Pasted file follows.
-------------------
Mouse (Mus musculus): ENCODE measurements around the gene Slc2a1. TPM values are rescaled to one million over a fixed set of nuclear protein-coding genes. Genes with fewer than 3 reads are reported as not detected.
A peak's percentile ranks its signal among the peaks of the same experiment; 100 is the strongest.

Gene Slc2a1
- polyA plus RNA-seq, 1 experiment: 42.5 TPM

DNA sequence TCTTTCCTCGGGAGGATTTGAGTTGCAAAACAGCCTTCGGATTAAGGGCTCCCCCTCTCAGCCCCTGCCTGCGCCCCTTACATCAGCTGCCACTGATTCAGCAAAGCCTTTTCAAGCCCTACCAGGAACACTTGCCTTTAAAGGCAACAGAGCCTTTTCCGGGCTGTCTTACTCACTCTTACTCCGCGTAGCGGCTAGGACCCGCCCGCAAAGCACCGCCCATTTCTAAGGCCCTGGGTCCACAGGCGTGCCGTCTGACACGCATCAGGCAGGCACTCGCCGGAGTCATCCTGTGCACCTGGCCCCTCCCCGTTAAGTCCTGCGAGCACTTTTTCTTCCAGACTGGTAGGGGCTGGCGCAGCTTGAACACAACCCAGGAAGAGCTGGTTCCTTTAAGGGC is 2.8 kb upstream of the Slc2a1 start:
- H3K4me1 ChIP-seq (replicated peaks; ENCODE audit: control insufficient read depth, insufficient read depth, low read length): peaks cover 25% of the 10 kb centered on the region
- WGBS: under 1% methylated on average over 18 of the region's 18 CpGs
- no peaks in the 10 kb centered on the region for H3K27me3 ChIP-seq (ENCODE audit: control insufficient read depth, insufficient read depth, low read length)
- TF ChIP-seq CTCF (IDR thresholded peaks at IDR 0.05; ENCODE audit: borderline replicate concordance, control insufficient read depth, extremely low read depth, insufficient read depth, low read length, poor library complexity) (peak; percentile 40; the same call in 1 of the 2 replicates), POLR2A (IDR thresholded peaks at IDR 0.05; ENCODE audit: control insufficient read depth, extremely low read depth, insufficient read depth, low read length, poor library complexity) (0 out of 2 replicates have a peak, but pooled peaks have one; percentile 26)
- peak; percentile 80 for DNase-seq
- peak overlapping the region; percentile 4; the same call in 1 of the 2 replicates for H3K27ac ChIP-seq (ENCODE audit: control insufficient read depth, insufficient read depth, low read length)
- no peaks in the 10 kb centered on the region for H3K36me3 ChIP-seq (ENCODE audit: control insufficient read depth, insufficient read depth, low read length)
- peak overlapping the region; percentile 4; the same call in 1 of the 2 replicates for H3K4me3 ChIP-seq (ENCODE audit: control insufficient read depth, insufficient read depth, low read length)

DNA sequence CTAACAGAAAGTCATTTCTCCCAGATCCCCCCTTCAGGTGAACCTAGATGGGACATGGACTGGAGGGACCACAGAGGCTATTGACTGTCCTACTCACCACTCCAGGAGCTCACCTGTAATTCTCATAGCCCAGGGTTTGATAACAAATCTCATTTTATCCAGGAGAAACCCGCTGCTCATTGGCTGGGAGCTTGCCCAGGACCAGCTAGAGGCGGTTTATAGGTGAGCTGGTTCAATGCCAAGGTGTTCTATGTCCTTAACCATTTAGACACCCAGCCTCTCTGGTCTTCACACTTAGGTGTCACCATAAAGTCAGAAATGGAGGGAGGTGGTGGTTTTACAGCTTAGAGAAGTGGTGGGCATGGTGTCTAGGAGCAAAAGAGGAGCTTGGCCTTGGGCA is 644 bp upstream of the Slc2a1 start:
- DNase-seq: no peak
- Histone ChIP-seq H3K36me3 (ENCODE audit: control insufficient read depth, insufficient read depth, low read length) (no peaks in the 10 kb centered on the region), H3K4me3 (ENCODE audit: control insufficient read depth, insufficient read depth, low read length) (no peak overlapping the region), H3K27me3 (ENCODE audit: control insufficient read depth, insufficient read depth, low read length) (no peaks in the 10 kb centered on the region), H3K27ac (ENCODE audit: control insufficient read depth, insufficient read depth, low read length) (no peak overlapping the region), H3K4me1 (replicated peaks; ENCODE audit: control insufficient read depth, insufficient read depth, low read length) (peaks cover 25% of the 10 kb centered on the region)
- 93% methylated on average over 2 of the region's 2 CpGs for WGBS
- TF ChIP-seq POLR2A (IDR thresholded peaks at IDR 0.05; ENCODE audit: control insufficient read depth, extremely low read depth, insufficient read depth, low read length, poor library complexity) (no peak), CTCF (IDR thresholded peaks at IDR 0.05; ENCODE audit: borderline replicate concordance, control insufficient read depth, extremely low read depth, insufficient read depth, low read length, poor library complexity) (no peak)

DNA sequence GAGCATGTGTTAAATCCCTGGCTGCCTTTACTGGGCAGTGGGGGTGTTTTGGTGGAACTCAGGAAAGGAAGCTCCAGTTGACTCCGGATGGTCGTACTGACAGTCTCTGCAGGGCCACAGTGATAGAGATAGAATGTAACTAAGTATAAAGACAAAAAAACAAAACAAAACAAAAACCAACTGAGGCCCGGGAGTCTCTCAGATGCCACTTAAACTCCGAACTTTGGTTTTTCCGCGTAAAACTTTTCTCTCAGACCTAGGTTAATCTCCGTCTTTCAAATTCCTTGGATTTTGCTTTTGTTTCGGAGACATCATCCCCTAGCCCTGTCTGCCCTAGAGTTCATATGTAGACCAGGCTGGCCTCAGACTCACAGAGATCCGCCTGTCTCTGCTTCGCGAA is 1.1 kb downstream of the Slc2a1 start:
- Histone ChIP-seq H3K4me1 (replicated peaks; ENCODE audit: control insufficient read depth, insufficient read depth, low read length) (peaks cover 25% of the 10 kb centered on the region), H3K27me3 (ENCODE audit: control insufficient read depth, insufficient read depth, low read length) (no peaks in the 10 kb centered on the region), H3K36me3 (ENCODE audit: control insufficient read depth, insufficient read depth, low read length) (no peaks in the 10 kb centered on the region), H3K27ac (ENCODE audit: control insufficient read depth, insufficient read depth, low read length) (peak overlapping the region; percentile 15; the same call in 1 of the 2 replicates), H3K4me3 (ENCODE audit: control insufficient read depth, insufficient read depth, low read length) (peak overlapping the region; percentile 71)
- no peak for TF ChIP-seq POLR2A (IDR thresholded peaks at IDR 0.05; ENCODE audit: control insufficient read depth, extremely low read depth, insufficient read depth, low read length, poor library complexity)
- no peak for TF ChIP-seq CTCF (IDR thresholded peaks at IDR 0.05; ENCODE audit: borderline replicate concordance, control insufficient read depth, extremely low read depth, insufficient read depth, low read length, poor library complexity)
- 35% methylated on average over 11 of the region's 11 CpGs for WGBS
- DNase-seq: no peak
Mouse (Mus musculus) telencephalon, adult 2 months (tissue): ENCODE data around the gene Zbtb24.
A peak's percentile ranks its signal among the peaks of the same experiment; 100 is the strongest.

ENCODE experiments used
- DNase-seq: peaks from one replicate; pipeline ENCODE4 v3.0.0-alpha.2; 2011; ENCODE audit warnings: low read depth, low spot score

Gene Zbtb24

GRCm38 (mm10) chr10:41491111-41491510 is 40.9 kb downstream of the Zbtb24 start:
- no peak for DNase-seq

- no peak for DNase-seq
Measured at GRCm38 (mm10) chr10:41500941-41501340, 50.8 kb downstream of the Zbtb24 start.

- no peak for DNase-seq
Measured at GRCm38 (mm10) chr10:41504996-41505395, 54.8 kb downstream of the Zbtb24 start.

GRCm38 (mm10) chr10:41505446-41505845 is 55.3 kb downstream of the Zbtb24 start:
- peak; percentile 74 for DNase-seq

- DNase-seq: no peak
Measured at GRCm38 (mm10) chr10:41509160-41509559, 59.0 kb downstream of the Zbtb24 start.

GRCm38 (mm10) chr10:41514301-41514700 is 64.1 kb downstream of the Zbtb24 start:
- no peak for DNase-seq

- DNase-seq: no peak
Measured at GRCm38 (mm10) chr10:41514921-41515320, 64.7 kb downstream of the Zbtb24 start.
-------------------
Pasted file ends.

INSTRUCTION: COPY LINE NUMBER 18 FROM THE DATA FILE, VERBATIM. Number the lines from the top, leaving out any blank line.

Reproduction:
- TF ChIP-seq POLR2A (IDR thresholded peaks at IDR 0.05; ENCODE audit: control insufficient read depth, extremely low read depth, insufficient read depth, low read length, poor library complexity) (no peak), CTCF (IDR thresholded peaks at IDR 0.05; ENCODE audit: borderline replicate concordance, control insufficient read depth, extremely low read depth, insufficient read depth, low read length, poor library complexity) (no peak)